July 19, 2017 - Municipal Group News: Municipalities Under Connecticut's New Cybersecurity Strategy
On July 10, 2017, Governor Dannel Malloy, along with Chief Information Officer Mark Raymond and Chief Cybersecurity Risk Officer Arthur House, released Connecticut’s initial Cybersecurity Strategy. The goal of the Cybersecurity Strategy "is to strengthen the awareness and resilience of public and private entities to reduce the likelihood and severity of large cyber attacks." The Strategy focused on five essential sectors in the State: Connecticut State Government; Municipalities; Business(emphasizing critical infrastructure, financial services, insurance and defense); Higher Education; and Law Enforcement and Security. "These sectors were selected because of their statewide importance, as well as their special status as both prime targets and prime defensive players in the event of a major incident. They matter, and cyber adversaries know that."
The Strategy discusses in depth what it refers to as "our shared vulnerability." As the Strategy points out, "[n]ational experts confirm that almost everyone . . . has been or will be penetrated – banks, utilities, hospitals, schools, manufacturing and services firms and national, state and local governments." Municipalities have a treasure trove of private information about their employees, their students, their residents, and their ongoing law enforcement duties that makes local governments susceptible targets for compromise by cyber attacks. The Strategy notes several municipal cyber incidents that have caused disruption to important public services, such as mass transit, and the havoc that could be caused by loss of critical communications to emergency services. Accordingly, the principles of the Strategy apply to local governments, noting that even a single cyber incident can have devastating consequences and that executives in the both government and business have to make cybersecurity a persistent priority.
The Strategy addresses key municipal cyber concerns.
From a legal perspective, municipalities are subject to Connecticut’s Data Breach law, enacted in 2015, codified in Conn. Gen. Stat. § 36a-701(b), which requires notification to both impacted residents and the Connecticut Attorney General. The Strategy then states that "[i]n response, many municipalities have implemented written information security plans (WISPs), documenting the measures they are taking to protect the integrity of the information they collect and maintain." Once considered a "best practice," WISPs are now an essential element for cyber planning in the private sector, and some jurisdictions, such as Massachusetts, require them. And to the extent that municipalities rely on third-party providers for services to residents, students and employees, municipal governments have a legal duty to ensure that those vendors are also following the appropriate protocols and practices to maintain the confidentiality of personally identifiable information obtained as part of that relationship.
From an operational perspective, the Strategy lists some "initial strategic objectives" for municipalities:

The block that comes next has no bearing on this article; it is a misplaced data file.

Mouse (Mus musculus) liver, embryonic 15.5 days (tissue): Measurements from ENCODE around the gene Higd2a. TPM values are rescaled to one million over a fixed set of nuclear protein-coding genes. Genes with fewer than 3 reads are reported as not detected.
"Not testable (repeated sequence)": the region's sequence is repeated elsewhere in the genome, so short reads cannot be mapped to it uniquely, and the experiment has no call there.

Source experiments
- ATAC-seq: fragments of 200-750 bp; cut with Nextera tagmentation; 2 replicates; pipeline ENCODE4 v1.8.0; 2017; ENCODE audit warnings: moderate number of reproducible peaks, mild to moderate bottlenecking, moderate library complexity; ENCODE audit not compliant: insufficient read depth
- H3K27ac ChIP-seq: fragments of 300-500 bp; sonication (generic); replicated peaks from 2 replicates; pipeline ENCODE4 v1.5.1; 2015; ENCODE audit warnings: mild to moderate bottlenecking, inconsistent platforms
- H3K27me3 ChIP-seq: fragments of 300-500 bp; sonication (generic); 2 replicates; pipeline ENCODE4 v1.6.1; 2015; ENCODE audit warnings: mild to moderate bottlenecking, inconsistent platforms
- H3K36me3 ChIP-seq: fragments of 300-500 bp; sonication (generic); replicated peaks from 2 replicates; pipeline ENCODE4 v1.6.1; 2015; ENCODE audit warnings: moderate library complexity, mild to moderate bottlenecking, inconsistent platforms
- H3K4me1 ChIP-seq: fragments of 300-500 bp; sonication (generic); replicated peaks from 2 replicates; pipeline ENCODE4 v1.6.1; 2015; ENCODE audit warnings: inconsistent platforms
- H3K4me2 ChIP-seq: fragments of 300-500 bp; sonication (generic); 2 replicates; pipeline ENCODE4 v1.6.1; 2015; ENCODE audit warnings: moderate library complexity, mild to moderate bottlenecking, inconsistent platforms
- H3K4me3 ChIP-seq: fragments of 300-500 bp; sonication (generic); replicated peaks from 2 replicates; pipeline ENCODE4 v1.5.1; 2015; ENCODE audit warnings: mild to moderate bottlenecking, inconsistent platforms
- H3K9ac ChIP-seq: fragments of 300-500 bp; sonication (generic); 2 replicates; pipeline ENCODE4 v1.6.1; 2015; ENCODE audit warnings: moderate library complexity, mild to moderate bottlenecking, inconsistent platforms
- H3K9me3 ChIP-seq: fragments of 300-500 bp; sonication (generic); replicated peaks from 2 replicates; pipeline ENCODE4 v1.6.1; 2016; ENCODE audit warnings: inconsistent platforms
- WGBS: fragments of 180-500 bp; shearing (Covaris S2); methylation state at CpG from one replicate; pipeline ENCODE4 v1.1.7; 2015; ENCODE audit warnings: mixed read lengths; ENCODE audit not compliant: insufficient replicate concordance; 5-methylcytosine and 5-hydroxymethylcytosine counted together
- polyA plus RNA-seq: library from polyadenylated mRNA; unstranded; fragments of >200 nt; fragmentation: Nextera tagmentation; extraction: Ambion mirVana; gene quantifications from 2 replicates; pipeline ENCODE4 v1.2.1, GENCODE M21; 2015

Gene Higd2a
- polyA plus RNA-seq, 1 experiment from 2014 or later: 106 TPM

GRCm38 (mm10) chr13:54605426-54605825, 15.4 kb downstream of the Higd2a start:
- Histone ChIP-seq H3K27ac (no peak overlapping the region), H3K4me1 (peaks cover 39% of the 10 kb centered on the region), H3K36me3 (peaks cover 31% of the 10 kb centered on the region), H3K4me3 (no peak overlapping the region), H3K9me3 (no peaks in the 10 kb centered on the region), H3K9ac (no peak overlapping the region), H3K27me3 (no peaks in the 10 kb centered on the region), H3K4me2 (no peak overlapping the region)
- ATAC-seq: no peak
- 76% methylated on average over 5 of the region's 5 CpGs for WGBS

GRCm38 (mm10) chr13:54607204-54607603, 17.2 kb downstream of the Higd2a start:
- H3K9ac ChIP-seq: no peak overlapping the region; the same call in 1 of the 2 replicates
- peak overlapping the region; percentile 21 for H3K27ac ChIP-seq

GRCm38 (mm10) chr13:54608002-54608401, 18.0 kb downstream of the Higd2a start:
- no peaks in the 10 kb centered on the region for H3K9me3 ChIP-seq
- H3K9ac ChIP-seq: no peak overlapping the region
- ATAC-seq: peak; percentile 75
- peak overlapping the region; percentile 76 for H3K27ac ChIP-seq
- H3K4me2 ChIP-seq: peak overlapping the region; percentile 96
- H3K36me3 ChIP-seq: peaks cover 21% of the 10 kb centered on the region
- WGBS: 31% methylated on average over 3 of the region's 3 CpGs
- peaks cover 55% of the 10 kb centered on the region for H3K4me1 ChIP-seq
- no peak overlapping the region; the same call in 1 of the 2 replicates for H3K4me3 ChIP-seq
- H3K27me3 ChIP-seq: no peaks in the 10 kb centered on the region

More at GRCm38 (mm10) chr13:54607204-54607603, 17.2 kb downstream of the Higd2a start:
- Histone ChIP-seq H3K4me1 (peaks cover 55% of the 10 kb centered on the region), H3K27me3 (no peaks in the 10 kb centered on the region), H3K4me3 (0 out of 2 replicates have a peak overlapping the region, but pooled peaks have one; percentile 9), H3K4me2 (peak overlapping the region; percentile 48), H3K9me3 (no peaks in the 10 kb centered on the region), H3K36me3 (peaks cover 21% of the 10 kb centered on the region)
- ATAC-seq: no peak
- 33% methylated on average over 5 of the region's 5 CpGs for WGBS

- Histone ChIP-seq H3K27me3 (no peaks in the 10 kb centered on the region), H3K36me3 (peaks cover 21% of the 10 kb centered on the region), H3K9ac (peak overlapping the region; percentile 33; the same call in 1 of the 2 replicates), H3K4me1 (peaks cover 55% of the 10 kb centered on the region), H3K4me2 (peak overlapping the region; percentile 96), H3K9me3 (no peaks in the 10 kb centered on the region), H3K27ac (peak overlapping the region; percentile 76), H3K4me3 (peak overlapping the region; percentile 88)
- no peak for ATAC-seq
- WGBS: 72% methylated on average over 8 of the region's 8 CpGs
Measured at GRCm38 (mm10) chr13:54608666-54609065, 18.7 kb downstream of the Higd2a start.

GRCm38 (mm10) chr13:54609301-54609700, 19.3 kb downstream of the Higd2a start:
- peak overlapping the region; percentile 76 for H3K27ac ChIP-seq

- Increase civic awareness of cyber dangers; identify "prevention measures"; investigate cyber breaches; and prosecute cyber crimes.
- Joint efforts to make cyber defense "a shared learning experience" and cost-sharing.
- Embrace collaboration with the State Department of Administrative Services and its Bureau of Enterprise Systems and Technology, which provides security protocols for the executive branch of State government.
- Assess municipal cyber security efforts in other states.
The Strategy notes that the Connecticut Police Chief’s Association has no cybersecurity strategy and each municipal police department addresses cybercrime as necessary but without adequate resources and procedures. There is a general statement that police capabilities should be strengthened, but this may not be possible without federal grants.
The Connecticut Cybersecurity Strategy may be downloaded at www.ct.gov/ctcyberlibrary.
The key take-aways for municipal leaders from the State’s Strategy involve:
- Development of a written information security plan for all levels of municipal government.
- Ongoing training for employees on cybersecurity, security awareness and best practices on protecting confidential information.
- Regular briefing of chief elected officials on cyber threats, risks, mitigation efforts and workforce needs.
- Development of a culture of cyber-awareness not only by local government but also through the public education system and other municipal and civic organizations.
- Working with other State and local governmental agencies on cyber-risks and incident reporting.
In summary, the Connecticut Cybersecurity Strategy is a thoughtful and well-researched document, although it may be more aspirational in certain parts. Municipalities are clearly considered a key participant in the implementation of the Strategy. Although cybersecurity is a complex problem, some relatively simple measures can lead to enhanced municipal preparation, awareness and response when cyber attacks strike.
For more information on municipal cybersecurity, written information security plans, cyber training or the Strategy, contact Burt Cohen at 203.772.7714 or email@example.com or Kari L. Olson at 860.240.6085 or firstname.lastname@example.org.